What have Michael Bennett (Ngāti Pikiao, Ngāti Whakaue) and ChristineLeunens got in common? Well, their novels have not only been snapped up by numerous international publisher but the stories are also currently making their way from the page to the screen. DougBrooks facilitates this ‘behind the scenes’ discussion about the adaptation of Better the Blood and In Amber’s Wake.
Michael Bennett is an award-winning screenwriter, director and author. His short films and feature films have won awards internationally. Better the Blood tells the story of tenacious Māori police detective Hana Westerman who is pulled into the search for Tāmaki Makaurau Auckland’s first serial killer. Better the Blood is Bennett’s first novel. His first book, In Dark Places (2016), won the Ngaio Marsh Award for nonfiction crime writing.
Christine Leunens’ new novel, In Amber’s Wake, is a romantic drama that is as unpredictable as it is heartfelt, by the author of Prix Médicis-nominated book Caging Skies, which was adapted into the Academy Award-winning movie ‘Jojo Rabbit’ directed by Taika Waititi. The film adaptation of In Amber’s Wake, whose screenplay Leunens penned, is currently being made into a motion picture, by the producer of the Academy Award-winning ‘Thelma & Louise’.
Bennett and Leunens will reveal what happens behind the scenes when making a book into a film. Do authors get a say on casting actors? What do you take from the book for the screenplay, what do you need to leave behind? How does the financing of a film work; where do the millions come from? Editing a film, as opposed to a book. Working with hundreds of others, instead of working alone.
Listen to their kōrero on our Pukapuka Talks podcast now:
Michael Bennett’s films have been selected for numerous festivals including Cannes, Berlin, Toronto, and New York. In 2008 Michael was the inaugural recipient of the Writers Award from the New Zealand Film Commission, and in 2005 he was awarded the British Council/New Zealand Writers Foundation Award. In 2011 Michael’s feature film ‘Matariki’ won Best Feature Film Screenplay at the New Zealand Screenwriting Awards, and in 2013 he was awarded Best Documentary Screenplay for his documentary on the Teina Pora case, ‘The Confessions of Prisoner T’. He went on to publish In Dark Places in 2016, which won Best Non-Fiction Book at the Ngaio Marsh Awards and Best Biography/History at the Nga Kupu Ora Awards 2017. Michael lives in Tāmaki Makaurau Auckland, and is Head of Screenwriting at South Seas Film School.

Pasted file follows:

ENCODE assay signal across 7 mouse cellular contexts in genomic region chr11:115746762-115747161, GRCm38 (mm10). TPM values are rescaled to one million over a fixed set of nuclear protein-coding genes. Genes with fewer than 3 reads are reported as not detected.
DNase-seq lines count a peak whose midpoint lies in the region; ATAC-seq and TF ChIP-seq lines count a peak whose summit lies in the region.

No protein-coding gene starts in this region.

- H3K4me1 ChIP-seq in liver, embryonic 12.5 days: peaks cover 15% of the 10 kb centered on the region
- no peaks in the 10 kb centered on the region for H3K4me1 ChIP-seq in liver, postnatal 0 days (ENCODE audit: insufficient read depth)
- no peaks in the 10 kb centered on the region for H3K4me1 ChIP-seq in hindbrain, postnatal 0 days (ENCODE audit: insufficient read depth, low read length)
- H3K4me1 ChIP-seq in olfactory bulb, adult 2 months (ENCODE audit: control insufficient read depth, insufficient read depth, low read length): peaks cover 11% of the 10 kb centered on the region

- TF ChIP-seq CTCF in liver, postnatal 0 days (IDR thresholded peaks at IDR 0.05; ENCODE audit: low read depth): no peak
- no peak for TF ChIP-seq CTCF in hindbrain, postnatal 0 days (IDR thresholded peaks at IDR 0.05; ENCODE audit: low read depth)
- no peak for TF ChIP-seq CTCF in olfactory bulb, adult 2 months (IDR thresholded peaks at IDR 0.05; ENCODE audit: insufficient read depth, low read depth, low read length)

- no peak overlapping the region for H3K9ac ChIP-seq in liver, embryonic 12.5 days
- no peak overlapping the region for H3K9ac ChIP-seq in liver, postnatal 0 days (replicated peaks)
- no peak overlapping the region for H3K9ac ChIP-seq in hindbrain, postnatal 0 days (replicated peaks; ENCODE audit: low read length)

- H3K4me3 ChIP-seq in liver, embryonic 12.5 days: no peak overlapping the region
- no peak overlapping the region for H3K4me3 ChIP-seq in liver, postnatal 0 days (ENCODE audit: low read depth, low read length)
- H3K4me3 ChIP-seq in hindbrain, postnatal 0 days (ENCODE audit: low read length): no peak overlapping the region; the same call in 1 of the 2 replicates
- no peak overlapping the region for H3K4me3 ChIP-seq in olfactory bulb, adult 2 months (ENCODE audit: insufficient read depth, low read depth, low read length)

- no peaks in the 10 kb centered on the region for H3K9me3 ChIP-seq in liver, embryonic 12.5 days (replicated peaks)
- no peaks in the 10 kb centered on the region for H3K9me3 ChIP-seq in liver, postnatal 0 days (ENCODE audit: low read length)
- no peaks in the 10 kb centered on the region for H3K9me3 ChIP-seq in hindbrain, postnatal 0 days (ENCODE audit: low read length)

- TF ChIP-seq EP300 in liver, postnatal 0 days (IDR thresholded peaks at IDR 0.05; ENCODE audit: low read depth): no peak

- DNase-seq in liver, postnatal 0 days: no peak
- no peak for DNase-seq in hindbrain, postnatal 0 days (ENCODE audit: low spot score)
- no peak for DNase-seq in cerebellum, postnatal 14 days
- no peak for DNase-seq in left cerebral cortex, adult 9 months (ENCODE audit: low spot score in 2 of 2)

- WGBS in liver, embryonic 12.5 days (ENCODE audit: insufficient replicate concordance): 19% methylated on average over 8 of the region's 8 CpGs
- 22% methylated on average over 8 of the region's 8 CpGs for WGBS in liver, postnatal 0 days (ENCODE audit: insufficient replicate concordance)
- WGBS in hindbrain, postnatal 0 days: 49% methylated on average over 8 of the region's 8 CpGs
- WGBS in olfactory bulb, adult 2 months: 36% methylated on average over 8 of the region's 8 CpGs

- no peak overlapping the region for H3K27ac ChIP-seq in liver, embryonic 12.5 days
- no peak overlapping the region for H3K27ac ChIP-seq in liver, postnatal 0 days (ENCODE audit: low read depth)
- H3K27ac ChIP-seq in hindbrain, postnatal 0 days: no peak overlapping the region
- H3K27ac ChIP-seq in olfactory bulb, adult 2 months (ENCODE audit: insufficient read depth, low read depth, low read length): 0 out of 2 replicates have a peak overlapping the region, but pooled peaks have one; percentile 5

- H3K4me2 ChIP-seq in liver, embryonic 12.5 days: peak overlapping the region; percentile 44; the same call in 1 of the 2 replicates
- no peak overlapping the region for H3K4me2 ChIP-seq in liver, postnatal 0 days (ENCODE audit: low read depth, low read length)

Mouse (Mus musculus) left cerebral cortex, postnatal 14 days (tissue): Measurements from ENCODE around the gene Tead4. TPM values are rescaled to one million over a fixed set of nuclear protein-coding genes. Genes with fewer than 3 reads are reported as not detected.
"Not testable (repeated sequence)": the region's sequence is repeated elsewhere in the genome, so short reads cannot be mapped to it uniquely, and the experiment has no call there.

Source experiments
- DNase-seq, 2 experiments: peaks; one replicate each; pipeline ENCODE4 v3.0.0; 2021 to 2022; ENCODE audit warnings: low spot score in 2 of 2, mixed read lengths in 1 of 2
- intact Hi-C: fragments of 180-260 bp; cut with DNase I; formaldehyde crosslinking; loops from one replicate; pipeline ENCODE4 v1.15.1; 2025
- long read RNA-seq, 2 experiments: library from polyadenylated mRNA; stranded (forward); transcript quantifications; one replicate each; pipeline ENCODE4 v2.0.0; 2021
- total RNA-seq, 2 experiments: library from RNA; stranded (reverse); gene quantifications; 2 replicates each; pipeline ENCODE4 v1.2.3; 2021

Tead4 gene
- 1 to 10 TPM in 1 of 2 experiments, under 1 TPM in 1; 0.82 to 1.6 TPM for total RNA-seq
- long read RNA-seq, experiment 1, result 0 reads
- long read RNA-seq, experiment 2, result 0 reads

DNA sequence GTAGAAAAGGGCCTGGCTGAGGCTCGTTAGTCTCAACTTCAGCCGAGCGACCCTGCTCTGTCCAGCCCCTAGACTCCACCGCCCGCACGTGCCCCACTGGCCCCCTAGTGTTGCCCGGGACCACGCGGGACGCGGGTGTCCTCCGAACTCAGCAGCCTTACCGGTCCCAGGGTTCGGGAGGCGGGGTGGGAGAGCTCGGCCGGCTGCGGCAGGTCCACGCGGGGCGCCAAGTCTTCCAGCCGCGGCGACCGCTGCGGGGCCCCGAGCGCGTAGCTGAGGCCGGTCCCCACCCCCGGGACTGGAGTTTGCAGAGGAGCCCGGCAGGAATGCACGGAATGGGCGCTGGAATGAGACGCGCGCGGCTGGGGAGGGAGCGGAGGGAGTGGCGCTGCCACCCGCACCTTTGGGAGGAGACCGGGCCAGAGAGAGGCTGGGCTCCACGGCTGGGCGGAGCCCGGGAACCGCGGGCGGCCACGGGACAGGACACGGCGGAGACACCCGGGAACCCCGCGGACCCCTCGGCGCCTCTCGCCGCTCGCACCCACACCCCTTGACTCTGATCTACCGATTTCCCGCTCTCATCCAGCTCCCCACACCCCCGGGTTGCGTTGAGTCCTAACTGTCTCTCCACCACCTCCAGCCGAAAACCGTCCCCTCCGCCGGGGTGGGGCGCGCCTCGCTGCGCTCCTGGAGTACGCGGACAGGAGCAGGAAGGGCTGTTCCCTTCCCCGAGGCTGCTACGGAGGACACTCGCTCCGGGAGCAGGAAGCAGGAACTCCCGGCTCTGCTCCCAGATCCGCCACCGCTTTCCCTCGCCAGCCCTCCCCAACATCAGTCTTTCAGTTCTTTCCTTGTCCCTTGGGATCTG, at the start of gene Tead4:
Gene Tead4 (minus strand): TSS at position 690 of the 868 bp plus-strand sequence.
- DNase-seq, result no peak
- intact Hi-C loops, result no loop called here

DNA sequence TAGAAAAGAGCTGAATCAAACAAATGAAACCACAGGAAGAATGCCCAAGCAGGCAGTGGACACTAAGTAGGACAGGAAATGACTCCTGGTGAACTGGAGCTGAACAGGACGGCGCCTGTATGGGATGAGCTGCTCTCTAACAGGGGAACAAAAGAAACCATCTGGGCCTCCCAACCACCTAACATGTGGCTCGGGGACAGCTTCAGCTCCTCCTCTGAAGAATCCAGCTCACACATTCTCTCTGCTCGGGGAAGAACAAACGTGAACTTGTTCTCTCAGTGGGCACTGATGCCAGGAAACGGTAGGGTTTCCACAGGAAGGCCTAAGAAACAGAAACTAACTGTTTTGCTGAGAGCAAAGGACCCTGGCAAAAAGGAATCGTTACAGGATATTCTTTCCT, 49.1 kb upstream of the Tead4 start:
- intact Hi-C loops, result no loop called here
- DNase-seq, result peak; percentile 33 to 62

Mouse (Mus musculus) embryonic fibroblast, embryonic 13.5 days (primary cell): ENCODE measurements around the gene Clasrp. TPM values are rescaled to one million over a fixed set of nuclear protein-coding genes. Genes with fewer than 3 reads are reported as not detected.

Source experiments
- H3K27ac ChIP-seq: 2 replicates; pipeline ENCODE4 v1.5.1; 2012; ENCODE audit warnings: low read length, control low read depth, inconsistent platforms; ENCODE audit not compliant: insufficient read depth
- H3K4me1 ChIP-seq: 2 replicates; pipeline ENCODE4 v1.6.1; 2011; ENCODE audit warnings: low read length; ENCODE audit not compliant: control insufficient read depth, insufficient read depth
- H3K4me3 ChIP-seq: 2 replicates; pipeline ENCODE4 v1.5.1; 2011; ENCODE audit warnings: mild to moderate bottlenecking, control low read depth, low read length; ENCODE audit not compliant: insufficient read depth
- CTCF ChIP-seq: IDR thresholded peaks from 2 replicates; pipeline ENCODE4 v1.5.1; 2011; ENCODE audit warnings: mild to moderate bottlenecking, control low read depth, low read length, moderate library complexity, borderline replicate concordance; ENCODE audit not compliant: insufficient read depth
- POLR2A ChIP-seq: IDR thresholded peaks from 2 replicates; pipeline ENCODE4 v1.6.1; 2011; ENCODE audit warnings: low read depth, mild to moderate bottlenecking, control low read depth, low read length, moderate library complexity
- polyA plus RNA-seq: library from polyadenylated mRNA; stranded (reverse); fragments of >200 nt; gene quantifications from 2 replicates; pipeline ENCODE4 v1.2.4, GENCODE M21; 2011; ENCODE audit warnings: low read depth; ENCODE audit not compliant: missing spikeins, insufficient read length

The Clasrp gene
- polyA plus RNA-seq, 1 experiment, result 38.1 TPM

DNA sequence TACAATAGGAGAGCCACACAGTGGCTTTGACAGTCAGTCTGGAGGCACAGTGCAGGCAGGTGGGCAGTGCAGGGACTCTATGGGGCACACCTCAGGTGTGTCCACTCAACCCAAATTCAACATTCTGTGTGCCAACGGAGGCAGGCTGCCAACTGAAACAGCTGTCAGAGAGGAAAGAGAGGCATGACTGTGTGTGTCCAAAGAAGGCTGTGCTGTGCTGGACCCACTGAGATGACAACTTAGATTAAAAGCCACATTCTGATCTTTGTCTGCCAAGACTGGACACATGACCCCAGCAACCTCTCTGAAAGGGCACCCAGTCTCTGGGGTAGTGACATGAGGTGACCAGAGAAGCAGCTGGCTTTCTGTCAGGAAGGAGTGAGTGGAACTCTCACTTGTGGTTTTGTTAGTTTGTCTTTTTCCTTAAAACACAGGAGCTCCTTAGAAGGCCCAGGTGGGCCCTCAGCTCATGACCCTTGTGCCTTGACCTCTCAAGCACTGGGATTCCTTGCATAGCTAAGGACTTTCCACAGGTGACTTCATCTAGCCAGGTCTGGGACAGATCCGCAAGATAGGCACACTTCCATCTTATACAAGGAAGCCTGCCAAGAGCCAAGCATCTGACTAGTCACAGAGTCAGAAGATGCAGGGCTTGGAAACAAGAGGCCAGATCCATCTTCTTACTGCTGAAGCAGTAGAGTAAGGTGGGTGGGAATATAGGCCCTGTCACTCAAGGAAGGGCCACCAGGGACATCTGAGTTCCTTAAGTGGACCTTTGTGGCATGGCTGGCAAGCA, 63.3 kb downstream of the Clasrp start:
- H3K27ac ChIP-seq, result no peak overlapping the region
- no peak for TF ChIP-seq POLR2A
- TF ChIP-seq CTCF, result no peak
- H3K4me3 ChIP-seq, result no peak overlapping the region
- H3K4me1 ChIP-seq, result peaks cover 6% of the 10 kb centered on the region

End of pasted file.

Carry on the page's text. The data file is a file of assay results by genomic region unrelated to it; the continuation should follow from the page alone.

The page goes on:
Christine Leunens is the author of: Primordial Soup, described by The Sunday Times as ‘a remarkable debut novel’; A Can of Sunshine, selected as one of the Best Books of the Year 2013 by the New Zealand Herald; and Caging Skies. Christine’s novels have been translated into more than 20 languages. She lives in Whakatū Nelson with her family and is currently working on her fifth novel.
Doug Brooks is a New Zealand born writer, actor and director of European and NgātiPāmoana descent and co-founder of the Top of the South Filmmakers. Beginning as an actor before branching out to teaching, writing, directing, and producing, he has been a key player in the growing filmmaking community in his home base of Nelson. His recent acting credits include the short film Blue Moon, the BBC series Mystic, US series The Wilds, and Shortland Street. Doug has had production experience in a wide variety of roles, on sets ranging from BBC Scotland and Dreamworks’ Light Between Oceans to community short film projects. He was nominated for the Falvey Filmmaker of the Year Award at the 2021 Top of the South Film Festival. His short film Sons of 71 won the People’s Choice award at the 2017 Top of the South Film Festival, and The Flame won Best Short Film at the 2017 Auckland International Film Festival. He was also awarded best actor at the Top of the South Film Festival in 2017 and 2016.